James Lavelle has become legendary for the creation and output of his collaborative Unkle project. His sonics have made him a forerunner of Trip Hop and to many, he is the lynchpin in melding Techno with Street Culture introducing it to the musical world. In the twenty-five years since the inception of the Unkle collaborative Lavelle has continued his constant journey of discovery. Along the way, he has expressed himself in not only music, but art, technology, and fashion. His middle name should probably be multimedia.
Throughout the Unkle releases Lavelle has recruited the likes of Thom Yorke, DJ Shadow, the late Mark Hollis, Mike D., Richard Ashcroft, Nick Cave, and Robert Del Naja, to manifest his sonic visions. On March 29th Unkle will release its sixth manifestation “The Road Pt 2/ Lost Highway”. On the release Lavelle surrounds himself with another list of stellar collaborators the likes of Mick Jones from the Clash, Jon Theodore from Queens of the Stone Age, Tom Smith from the Editors, wunderkind producer Miink, Ian Astbury from the Cult, Andrew Innes of Primal Scream, Dhani Harrison, Leila Moss, Tessa Argus and on and on.
“The Road Pt 2/Lost Highway” is the follow up to 2017’s “The Road Pt 1”. That album was the first release for Unkle in seven years and was informed by modern-day London life. It was beloved by critics and landed in the top 20. It also proved that Lavelle had lost none of his vitality or originality. Part I was Lavelle and Co’s attempt to compel people onto the dance floor. It was inhabited by a spirit of discovery, naïveté and optimism about life’s journey. Part II is better characterized as a mixtape for a journey, and Lavelle’s attempt to create the ultimate soundtrack for a road trip. It displays a bit savvier, informed by the disappointments in love and losses and is more bittersweet. Part II also bears witness to an even greater variety of options on Lavelle’s sonic palette. In places, he literally revels in breaking down the walls between genres. The latest offering is quite a prolific offering up 22 songs over two disks. It was recorded between 2014 and 2018 with Lavelle as the producer. He has already stated that he intends to release a Part III that will be about coming home from the journey.
“The Road Part 2/Lost Highway” is emphatic in what it intended beginning with the spoken statement “Once you have walked the road everything becomes clear” on the first track “Iter VI”. The album launches into “Requiem (When You Talk Love)” which is a gospel-tinged southern spiritual as interpreted by Lavelle and is loaded with inspiration and a soaring sonic. “Ar. Mour” moves more into typical Unkle sonics with a heavy techno track reminiscence of Massive Attack, its twists and turns lure you in and I would not be surprised if we hear this selection on some edgy TV soundtrack in the future. Elliot Power and Miink collaborate on this one and it is an outstanding offering.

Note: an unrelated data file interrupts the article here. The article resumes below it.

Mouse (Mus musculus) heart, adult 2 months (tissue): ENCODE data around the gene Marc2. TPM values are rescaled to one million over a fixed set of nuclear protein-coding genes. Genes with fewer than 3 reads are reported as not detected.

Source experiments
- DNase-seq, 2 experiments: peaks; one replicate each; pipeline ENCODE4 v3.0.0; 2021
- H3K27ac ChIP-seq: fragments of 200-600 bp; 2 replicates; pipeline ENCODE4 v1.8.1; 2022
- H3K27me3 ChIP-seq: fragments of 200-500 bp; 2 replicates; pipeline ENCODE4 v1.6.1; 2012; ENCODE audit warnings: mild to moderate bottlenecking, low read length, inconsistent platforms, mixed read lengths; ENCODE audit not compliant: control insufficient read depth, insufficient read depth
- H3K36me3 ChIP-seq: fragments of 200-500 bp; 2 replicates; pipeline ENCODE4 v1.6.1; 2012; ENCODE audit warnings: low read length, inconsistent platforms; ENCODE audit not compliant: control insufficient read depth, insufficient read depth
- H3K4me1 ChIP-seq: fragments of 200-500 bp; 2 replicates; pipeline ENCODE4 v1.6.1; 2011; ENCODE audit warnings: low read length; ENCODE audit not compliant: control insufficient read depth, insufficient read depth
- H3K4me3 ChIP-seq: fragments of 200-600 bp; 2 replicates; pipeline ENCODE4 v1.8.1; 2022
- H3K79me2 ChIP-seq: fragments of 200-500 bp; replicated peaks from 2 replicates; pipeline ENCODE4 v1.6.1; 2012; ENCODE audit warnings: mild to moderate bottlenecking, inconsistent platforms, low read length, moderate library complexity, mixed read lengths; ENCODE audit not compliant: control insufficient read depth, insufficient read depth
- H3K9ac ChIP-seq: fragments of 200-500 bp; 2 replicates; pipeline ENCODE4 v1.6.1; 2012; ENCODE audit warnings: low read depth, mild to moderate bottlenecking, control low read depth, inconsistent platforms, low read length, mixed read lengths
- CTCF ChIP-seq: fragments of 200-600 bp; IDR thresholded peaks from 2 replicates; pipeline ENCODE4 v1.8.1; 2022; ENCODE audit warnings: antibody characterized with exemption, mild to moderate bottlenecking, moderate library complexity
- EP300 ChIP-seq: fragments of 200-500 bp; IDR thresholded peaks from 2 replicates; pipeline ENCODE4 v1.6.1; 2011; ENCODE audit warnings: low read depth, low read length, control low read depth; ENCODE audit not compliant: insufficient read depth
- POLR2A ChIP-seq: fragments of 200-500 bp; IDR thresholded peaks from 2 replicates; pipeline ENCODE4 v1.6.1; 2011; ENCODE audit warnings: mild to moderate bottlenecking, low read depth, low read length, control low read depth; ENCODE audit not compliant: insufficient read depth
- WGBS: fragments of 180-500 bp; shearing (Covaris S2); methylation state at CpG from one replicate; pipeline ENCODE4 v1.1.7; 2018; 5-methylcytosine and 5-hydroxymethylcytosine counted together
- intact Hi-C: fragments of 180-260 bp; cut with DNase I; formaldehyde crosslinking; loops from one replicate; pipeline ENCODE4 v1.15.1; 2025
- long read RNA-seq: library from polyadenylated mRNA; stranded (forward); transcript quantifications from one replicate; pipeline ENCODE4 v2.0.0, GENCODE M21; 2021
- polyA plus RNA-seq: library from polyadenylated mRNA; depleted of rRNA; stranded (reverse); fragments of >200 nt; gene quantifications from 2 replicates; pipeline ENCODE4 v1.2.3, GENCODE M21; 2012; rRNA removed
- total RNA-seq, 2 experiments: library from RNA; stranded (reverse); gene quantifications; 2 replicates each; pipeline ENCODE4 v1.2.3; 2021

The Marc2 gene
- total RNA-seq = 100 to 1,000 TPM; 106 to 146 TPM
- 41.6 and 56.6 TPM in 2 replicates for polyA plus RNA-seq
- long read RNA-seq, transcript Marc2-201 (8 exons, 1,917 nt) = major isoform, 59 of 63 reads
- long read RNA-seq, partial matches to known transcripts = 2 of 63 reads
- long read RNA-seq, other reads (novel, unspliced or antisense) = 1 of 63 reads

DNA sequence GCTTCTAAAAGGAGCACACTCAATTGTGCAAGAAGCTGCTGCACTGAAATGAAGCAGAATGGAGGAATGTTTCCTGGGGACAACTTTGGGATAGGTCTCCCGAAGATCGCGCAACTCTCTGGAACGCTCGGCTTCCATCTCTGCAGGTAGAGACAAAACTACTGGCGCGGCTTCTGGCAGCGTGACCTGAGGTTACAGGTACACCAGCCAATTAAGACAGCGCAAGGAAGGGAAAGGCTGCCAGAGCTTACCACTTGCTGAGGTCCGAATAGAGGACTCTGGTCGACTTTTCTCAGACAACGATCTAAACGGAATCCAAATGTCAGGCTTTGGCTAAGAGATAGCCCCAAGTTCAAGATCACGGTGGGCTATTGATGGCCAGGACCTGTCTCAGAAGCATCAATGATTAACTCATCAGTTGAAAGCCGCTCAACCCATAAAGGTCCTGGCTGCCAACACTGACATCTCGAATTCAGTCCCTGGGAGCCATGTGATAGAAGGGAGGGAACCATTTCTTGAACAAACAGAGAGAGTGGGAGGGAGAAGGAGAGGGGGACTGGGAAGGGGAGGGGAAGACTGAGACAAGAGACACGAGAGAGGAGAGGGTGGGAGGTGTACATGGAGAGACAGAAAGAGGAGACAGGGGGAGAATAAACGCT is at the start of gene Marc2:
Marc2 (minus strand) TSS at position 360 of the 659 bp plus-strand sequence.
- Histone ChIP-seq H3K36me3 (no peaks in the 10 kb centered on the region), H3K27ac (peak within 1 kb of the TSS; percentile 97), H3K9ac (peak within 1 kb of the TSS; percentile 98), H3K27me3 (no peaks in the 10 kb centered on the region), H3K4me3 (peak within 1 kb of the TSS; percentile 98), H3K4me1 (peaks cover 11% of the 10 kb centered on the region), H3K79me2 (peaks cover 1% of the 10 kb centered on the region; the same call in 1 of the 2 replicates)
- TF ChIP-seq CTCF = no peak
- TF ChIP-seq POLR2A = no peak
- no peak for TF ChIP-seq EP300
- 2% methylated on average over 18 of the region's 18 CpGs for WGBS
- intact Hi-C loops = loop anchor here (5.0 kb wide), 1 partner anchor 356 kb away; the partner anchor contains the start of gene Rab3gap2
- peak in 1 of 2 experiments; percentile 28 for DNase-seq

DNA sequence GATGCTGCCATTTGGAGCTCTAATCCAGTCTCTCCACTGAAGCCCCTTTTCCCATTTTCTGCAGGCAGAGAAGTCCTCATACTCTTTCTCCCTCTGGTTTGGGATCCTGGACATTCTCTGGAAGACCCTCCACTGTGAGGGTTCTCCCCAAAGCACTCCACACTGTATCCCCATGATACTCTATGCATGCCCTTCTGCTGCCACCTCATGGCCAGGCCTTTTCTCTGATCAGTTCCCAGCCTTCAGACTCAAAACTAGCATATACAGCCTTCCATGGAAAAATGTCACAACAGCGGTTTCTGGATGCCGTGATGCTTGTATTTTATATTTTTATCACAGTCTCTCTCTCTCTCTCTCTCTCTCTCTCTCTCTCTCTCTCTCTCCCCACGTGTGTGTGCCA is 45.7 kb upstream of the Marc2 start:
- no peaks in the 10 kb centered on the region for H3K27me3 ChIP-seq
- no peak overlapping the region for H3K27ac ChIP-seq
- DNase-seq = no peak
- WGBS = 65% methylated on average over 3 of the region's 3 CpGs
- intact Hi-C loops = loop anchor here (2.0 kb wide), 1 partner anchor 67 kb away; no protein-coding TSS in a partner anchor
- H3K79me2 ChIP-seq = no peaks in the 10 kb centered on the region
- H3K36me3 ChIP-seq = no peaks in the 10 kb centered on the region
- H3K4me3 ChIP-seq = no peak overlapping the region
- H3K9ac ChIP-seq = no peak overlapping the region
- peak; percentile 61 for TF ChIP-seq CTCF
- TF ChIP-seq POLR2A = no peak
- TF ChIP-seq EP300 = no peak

A note about the “Iter“ selections; there are six entries titled in succession throughout the release, each is relatively brief but all act as guideposts on the journey Unkle is engaged upon with the listener. The last one Iter XI is the longest and most profound with its statements about love, loss and self-awareness. The “Iter” moniker possibly derives from The World’s largest fusion project, the International Thermonuclear Experimental Reactor. This is a mega project attempting to find alternative energy sources. The utilization of these titles offers an interesting quandary that could spawn many theories as to what is behind the use of these titles.
As with any Unkle release, Part II is always an adventure. Songs like “The Otherside, Find an Outsider, Nothing to Give and Powder Man” are hook-laden radio-friendly tracks that harken to the efforts of Neil Young, Bowie, and Oasis. These seem to sit well alongside epics like the Mogwai inspired “Crucifixion/A Prophet and Kubrick” which are both intense and filled with drama. The quieter tracks like “Feel More With Less, Long Gone, Forlorn Love Song and Day and Night” display evocative yearning, introspection and bittersweet regret. Two cover tracks finish up each of the discs. The first is a cover of the Roberta Flack classic “The First Time Ever I Saw Your Face” which features Keaton Henson and is devastatingly gorgeous as Lavelle gives the original a run for its money. The other cover is Rui Da Silva’s “Touch Me” which features Leila Moss of The Duke’s Spirit. The selection is filled with a dance inspired groove as Moss channels Bjork and Florence Welsh. Each of the 22 tracks builds on the overall themes of examining love, loss and overcoming adversity, but just as amazingly each track can also stand alone.
Lavelle has stated that his intention in making “The Road Pt 2/Lost Highway” was to create a mixtape to accompany life’s adventure and he effortlessly succeeds. There is a song for every mood. Lavelle and Co. have created an outstanding curated playlist that will linger with the listener long after the last song has ended. Lavelle with “The Road Pt 2/Lost Highway” again claims his title as a master craftsman of genre alchemy.